*As well as being in my bone marrow, the cancer is definitely in vertebrae T8, T9 and L4. There is also a lesion in my left-side rib area as well as “areas of less significant scattered bone disease”. My right hip hurts like hell sometimes but while I’m told there are no obvious signs of cancer there, it could well be related in some way to this new diagnosis – although, equally, it may not.

Recurrence 5: How would you know it’d come back?

Your active breast cancer treatment finished months ago. You’ve had follow-up reviews with the doctors who’ve been treating you and they’ve all signed you off. Your first mammogram since you were diagnosed – just over a year ago now – is booked for December. You’re told to get in touch in the meantime “if you’re worried about anything”, which basically means if you think your breast cancer’s come back.

I don’t feel abandoned like some people do. In fact I’d like to be out of the system even more than I am. I still have stuff going on that keeps me involved one way or another: six-monthly cycles of a bone-hardening drug to reduce the risk of recurrence and lower my risk of developing osteoporosis; occasional physiotherapy for the post-surgery underarm cording that’s still there; occcasional treatment for the lymphoedema I have in my reconstructed breast; and a consultation in either three or six months’ time with the plastic surgeon to check the reconstruction.

So how would you know your breast cancer had come back? Well, just as most primary breast cancers are found by women themselves rather than through routine screening (So you think you’re “breast aware”), most breast cancer recurrences are found by patients between hospital or clinic visits. You make sure you’re aware of the symptoms. If you have them, you get them checked out and you find your cancer has either spread (to your bones or your liver or your brain or your lungs or your lymph nodes or a combination thereof) or it hasn’t. If it hasn’t, I imagine you breath a huge sigh of relief and thank your lucky stars. If it has, it must be one of the worst pieces of news you could possibly get. Your best hope then will be that it hasn’t spread too widely and that treatment is available that will keep it under control for as long as possible. As you’ll know if you’ve read my previous posts on recurrence, recurrent/Stage IV/advanced/secondary/metastatic breast cancer can be treated and you might live with it for years, but it can’t be cured. It’s currently ultimately fatal.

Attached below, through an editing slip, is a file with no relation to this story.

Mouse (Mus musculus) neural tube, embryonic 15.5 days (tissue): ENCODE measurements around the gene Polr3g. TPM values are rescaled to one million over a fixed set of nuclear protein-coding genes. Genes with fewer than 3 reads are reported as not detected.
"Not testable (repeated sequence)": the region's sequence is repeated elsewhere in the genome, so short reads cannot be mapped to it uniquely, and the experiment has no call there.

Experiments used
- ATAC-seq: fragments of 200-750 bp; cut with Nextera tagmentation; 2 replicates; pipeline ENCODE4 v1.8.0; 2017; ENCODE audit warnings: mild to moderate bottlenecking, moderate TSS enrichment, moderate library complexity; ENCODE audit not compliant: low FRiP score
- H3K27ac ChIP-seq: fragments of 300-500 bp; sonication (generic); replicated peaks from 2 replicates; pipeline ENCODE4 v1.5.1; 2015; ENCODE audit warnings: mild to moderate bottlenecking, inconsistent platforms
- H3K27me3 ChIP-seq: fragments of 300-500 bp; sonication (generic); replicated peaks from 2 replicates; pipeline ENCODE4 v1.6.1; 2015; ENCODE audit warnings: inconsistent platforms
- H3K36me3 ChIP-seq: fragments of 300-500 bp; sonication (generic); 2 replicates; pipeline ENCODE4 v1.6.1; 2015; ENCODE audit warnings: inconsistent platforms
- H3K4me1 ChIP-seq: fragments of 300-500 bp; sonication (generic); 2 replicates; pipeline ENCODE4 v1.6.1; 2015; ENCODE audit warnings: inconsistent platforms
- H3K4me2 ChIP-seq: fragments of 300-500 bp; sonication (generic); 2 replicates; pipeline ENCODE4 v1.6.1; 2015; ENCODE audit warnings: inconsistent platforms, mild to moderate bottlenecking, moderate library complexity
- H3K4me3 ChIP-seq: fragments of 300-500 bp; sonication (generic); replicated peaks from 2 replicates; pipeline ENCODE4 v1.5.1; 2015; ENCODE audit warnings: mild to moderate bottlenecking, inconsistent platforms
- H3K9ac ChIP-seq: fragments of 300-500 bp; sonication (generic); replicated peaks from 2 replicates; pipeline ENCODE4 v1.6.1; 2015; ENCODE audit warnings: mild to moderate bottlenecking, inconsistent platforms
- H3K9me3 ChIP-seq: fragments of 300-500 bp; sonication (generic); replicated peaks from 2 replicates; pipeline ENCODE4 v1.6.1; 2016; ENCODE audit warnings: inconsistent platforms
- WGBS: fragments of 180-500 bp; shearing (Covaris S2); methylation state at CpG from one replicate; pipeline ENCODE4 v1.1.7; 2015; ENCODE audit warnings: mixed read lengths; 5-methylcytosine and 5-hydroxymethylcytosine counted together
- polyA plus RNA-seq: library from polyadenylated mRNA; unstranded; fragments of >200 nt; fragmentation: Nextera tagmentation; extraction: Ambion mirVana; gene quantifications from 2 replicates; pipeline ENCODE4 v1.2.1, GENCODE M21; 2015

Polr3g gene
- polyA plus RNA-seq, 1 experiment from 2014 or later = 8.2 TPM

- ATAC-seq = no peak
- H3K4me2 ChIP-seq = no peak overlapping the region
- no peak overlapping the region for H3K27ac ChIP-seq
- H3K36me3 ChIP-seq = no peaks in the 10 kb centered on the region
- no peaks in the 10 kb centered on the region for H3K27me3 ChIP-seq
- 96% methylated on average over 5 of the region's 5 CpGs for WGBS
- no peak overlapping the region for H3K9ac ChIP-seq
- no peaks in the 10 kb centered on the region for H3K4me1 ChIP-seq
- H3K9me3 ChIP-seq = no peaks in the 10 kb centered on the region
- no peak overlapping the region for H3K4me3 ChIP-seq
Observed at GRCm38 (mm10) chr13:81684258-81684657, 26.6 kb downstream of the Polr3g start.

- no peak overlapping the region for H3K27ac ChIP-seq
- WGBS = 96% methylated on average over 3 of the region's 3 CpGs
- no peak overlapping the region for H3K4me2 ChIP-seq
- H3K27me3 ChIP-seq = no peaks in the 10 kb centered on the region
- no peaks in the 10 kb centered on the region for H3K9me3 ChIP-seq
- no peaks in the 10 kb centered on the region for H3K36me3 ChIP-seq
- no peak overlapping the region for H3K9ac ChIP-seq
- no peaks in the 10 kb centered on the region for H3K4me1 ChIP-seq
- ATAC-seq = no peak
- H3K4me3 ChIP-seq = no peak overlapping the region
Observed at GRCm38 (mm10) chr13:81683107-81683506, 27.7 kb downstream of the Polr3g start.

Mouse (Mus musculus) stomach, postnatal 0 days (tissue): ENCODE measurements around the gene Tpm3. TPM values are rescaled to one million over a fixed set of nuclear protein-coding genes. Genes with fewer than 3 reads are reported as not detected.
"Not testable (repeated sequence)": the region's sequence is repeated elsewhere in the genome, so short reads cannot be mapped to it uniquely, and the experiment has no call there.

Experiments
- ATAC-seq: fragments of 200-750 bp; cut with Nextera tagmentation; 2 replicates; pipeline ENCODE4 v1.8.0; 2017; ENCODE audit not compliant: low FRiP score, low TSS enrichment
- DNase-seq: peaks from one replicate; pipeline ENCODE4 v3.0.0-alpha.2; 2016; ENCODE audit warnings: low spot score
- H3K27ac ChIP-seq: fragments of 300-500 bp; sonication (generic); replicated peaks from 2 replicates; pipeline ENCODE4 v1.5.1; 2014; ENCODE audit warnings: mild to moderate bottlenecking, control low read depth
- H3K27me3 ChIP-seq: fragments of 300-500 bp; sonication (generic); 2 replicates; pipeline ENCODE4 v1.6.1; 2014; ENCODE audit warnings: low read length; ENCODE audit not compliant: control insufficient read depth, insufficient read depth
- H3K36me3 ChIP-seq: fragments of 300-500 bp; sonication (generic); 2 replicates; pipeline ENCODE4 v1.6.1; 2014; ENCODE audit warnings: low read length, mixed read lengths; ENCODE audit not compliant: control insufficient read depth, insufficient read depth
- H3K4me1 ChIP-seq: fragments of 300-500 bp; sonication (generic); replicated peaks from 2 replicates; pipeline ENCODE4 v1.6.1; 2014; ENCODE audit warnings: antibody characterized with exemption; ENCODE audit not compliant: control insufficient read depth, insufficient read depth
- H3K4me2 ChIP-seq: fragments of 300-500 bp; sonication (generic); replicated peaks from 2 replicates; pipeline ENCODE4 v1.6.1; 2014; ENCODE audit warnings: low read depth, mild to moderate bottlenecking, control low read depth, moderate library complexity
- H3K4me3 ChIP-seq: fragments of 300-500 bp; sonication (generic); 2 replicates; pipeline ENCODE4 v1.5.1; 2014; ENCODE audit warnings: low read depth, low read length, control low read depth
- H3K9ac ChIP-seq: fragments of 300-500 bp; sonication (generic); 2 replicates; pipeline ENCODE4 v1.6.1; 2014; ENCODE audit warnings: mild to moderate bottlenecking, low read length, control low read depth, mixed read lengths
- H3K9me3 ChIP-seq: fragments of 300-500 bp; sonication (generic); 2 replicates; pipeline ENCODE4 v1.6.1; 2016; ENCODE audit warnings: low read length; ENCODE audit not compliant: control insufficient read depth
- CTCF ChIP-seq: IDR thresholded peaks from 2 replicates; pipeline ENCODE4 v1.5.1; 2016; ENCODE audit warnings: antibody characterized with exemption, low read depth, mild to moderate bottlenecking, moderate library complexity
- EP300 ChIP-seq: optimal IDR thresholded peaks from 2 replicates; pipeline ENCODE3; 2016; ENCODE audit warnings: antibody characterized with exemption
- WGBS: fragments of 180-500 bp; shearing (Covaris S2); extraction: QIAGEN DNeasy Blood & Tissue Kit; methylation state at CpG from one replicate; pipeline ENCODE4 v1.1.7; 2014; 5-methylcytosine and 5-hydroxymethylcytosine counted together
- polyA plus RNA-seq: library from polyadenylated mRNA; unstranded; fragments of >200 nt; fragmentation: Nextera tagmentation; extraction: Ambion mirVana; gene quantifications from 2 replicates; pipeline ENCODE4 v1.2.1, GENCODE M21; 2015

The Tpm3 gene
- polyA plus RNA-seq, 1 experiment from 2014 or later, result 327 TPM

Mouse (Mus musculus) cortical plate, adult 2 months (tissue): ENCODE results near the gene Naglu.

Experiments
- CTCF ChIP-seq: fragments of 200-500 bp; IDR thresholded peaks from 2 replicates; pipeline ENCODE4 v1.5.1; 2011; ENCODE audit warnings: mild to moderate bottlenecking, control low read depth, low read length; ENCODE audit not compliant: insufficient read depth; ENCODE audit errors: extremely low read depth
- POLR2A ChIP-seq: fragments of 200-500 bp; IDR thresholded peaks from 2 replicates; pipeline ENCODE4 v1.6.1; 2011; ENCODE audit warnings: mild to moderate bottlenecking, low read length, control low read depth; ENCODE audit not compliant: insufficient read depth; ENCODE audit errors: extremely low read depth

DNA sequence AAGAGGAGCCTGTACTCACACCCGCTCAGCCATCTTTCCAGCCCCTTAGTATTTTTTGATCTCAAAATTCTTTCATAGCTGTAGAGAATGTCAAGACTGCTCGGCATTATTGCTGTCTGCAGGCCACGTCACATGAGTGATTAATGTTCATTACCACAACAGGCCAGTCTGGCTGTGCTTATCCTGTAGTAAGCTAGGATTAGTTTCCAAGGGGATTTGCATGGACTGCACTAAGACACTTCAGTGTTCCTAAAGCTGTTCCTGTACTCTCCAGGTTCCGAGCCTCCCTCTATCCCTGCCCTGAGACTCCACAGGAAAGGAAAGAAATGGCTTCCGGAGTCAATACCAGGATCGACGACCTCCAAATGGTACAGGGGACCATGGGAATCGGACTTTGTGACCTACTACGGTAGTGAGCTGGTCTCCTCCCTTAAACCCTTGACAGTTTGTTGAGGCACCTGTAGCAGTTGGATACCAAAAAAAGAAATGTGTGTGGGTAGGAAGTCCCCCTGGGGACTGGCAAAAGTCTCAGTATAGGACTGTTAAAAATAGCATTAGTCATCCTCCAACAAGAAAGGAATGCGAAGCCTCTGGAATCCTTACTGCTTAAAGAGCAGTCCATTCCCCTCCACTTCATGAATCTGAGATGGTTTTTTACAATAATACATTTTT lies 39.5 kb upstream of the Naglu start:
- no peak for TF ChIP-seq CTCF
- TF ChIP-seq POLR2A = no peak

Frustratingly, some of the general symptoms linked to recurrence – being more tired than usual, low energy levels, feeling under the weather, poor appetite, weight loss, back pain, headaches, etc – are also caused by common illnesses or ailments. They can also be similar to ongoing side effects of treatment you’ve had for primary breast cancer, such as chemotherapy or radiotherapy, and to side effects of ongoing treatment, including hormone therapy.

Essentially you’re encouraged to report any symptoms that are new, don’t have an obvious cause or don’t go away. Some women who’re not long out of active treatment panic at every ache or pain and head off to their GP or the breast cancer unit where they were originally treated at the slightest twinge. At the other end of scale, some women initially downplay or dismiss their symptoms only to find the symptoms persist and their cancer has indeed spread. Both approaches are understandable. Let’s see which camp I’ll fall into. I can tell you I’ve already had a lump under one of my scars checked out; it’s scar tissue, “nothing nasty”.